When things aren’t quite what they seem … the pauper daughter of a colonial administrator?

Helen Low (5 December, 1814 – 7 May, 1887)

About three months ago I received a comment on this blog, suggesting information about my Ramsay and Low ancestors. It came from a man who is researching the Governors of Penang, Malaysia, and who pointed me to a family tree that showed Helen Low – my 3x great grandmother – to be a daughter of a Captain James Low, who had quite a distinguished career in the British Army in South East Asia.

Naturally, I Googled James Low and discovered quite a lot about him. He was a career soldier who spent much of his life on the Malay Peninsula. He was Acting Governor of Penang Island (then called Prince of Wales Island) in 1838, wrote a book called The British Settlement of Penang in 1836, and was the subject of another book Low’s mission to Southern Siam, 1824 (2007) edited by Anthony Farrington. He died in Portobello, Edinburgh in 1852.

Low, James. 'The British Settlement of Penang', 1972 ed. Photo credit: Amazon.com

Low, James. ‘The British Settlement of Penang’, 1972 ed. Photo credit: Amazon.com

The family tree I was sent was quite comprehensive, although inaccurate as regards members of my more immediate family.

Part of me wanted to say “hey, cool; I have an ancestor who has left a real trace in the historical record, let’s get researching”, but I was also slightly dubious. My doubt was caused mainly by the fact that I knew Helen Low died in the Poorhouse, and that didn’t seem quite right for the daughter of a high ranking military man. It turns out I was right to have doubts. While the family tree information I was given is more or less correct for Helen Low’s marriage and children,  and as it turns out, the names of her parents – it seems that the James Low who was my 4x great grandfather wasn’t the same man who lived in Malaysia.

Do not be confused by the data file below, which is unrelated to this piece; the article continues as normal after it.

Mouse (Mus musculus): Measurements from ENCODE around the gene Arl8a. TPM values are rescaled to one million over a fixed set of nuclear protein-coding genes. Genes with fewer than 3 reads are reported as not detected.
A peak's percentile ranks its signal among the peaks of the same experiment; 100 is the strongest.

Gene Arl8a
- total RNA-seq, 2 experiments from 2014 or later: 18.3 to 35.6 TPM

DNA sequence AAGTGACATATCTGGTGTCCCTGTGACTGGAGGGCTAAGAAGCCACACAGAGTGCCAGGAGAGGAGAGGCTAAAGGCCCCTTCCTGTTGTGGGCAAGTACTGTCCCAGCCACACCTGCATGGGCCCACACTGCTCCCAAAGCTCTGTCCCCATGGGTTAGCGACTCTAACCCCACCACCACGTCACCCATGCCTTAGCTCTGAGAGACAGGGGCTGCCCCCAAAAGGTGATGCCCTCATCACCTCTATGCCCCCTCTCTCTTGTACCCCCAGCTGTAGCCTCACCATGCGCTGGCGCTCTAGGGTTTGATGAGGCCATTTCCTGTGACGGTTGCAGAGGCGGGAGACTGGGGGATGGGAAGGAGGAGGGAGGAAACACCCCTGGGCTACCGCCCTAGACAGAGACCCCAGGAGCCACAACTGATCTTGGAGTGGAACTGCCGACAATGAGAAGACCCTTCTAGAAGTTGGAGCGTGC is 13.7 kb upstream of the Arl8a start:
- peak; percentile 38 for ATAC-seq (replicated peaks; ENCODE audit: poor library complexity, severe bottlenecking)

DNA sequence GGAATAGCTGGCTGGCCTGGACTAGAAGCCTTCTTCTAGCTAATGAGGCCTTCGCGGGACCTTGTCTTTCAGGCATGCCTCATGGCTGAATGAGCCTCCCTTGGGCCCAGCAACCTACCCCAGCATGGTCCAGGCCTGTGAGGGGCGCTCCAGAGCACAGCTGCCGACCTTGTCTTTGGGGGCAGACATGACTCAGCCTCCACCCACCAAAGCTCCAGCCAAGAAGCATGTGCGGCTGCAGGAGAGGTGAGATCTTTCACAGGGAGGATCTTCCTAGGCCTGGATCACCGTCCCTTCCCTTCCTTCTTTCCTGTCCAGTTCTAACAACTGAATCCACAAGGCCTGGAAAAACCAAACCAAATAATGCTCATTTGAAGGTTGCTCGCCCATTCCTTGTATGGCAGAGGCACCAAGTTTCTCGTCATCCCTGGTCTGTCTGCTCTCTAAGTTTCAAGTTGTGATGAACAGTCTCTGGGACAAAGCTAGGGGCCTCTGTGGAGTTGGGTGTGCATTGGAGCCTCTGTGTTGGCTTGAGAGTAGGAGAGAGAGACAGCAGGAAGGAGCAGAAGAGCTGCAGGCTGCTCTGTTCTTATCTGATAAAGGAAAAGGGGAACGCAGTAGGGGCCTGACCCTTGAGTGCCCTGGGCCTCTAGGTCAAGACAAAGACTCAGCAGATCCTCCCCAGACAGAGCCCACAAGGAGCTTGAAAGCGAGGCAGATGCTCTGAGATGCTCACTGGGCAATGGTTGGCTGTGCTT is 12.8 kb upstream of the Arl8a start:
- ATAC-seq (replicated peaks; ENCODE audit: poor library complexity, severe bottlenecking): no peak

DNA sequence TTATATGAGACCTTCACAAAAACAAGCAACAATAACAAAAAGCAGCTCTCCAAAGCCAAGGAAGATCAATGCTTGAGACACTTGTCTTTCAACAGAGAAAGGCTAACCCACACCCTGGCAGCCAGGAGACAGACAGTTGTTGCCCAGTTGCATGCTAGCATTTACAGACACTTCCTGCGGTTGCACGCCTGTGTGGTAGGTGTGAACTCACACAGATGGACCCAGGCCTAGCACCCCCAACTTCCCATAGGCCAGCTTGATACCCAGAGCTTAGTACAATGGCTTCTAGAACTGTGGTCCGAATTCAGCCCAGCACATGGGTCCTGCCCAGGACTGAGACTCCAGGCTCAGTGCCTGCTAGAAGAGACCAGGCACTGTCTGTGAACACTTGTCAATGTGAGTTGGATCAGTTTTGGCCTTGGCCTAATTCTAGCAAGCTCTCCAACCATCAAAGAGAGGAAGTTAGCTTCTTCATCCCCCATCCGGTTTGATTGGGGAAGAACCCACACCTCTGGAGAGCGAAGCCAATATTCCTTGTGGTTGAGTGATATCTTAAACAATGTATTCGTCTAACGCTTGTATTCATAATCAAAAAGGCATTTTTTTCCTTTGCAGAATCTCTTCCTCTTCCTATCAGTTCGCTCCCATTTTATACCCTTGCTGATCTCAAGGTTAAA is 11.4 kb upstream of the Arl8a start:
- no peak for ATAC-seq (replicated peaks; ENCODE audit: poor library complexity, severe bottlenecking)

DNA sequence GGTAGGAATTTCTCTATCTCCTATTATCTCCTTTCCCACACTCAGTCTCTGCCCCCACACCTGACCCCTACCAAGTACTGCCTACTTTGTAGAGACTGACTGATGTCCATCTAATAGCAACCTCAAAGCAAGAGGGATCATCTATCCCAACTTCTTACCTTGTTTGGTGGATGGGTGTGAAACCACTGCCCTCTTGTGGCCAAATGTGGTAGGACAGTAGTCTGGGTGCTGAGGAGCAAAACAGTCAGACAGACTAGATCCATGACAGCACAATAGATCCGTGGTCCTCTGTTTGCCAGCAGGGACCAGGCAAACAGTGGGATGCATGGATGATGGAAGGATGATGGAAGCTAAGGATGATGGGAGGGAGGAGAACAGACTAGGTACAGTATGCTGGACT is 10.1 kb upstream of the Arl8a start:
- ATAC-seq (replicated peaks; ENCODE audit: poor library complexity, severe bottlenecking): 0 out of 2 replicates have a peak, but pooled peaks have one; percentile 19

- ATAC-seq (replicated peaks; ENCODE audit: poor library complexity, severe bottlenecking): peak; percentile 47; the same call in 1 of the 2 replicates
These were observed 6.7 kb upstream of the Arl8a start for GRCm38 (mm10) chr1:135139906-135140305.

Here’s why I think that

I’m learning that one of the best ways to trace a life is by starting with death – at least deaths that occurred after the introduction of statutory record-keeping. In Scotland, this was in 1855.

Helen Low’s death record (in her married name of Ramsay) tells me:

  • She was the widow of David Skinner Ramsay, a carter.
  • She died on 7 May 1887 at the Dysart Combination Poorhouse, in Markinch, Fife, aged 71.
  • Her cause of death was paralysis and senile debility
  • Her death was reported by David Campbell, Governor of the Poorhouse.
  • Importantly, it also tells me that Helen’s parents’ names were James Low and Elspeth Robertson, and that both were deceased at the time of her death. James’ occupation on the form was given as Joiner.

From this it would seem that Helen Low was born in 1816 (or thereabouts – for ages are notoriously inaccurate on 19th century records).

Given Helen’s age it seemed likely that her marriage to David Ramsay had taken place before statutory records. OPR (old parish records) provide a lot less information than the later statutory records, and I couldn’t be sure where the couple had married, so I used census records to build up a picture of Helen’s life.